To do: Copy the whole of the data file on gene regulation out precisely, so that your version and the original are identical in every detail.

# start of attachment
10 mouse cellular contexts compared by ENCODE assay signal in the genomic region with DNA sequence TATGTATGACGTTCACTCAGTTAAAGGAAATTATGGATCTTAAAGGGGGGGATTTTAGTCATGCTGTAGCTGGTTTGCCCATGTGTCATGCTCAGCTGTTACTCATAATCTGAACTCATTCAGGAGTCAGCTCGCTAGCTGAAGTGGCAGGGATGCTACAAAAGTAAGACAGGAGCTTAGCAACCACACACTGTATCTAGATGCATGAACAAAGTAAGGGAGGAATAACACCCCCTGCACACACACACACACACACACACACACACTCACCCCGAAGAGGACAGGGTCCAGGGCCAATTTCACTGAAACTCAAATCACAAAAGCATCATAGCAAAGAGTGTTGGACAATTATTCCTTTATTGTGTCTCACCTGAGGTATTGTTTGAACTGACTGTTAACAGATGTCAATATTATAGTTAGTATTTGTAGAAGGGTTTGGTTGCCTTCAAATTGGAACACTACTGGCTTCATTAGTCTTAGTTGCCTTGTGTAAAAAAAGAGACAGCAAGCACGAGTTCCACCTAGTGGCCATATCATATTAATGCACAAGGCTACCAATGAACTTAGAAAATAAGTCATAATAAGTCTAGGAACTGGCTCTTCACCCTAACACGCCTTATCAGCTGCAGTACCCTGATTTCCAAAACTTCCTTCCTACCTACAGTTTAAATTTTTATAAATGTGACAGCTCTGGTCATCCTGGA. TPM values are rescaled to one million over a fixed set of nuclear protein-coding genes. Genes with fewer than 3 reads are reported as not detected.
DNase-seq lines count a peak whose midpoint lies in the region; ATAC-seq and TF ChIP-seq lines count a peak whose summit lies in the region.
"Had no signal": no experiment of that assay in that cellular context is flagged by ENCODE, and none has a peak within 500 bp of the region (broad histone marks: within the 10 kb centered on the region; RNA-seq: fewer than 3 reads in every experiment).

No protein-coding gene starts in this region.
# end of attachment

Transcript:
10 mouse cellular contexts compared by ENCODE assay signal in the genomic region with DNA sequence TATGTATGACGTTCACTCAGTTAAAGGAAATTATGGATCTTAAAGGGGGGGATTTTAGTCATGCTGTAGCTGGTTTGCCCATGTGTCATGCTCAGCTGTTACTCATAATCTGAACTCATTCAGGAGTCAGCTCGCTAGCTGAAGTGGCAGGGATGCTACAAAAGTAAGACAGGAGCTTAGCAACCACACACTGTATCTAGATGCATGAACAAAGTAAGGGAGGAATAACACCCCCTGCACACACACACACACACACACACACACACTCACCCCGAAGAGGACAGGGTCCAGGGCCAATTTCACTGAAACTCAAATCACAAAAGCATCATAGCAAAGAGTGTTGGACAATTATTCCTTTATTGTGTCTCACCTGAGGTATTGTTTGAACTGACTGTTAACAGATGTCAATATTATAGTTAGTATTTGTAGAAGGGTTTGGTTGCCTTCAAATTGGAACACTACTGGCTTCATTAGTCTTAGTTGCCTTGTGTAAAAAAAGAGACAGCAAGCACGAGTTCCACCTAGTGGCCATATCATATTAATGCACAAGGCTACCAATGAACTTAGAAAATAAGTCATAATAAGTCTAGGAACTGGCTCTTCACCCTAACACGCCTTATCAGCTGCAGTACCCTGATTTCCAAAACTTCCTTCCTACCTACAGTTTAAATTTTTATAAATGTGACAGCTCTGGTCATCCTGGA. TPM values are rescaled to one million over a fixed set of nuclear protein-coding genes. Genes with fewer than 3 reads are reported as not detected.
DNase-seq lines count a peak whose midpoint lies in the region; ATAC-seq and TF ChIP-seq lines count a peak whose summit lies in the region.
"Had no signal": no experiment of that assay in that cellular context is flagged by ENCODE, and none has a peak within 500 bp of the region (broad histone marks: within the 10 kb centered on the region; RNA-seq: fewer than 3 reads in every experiment).

No protein-coding gene starts in this region.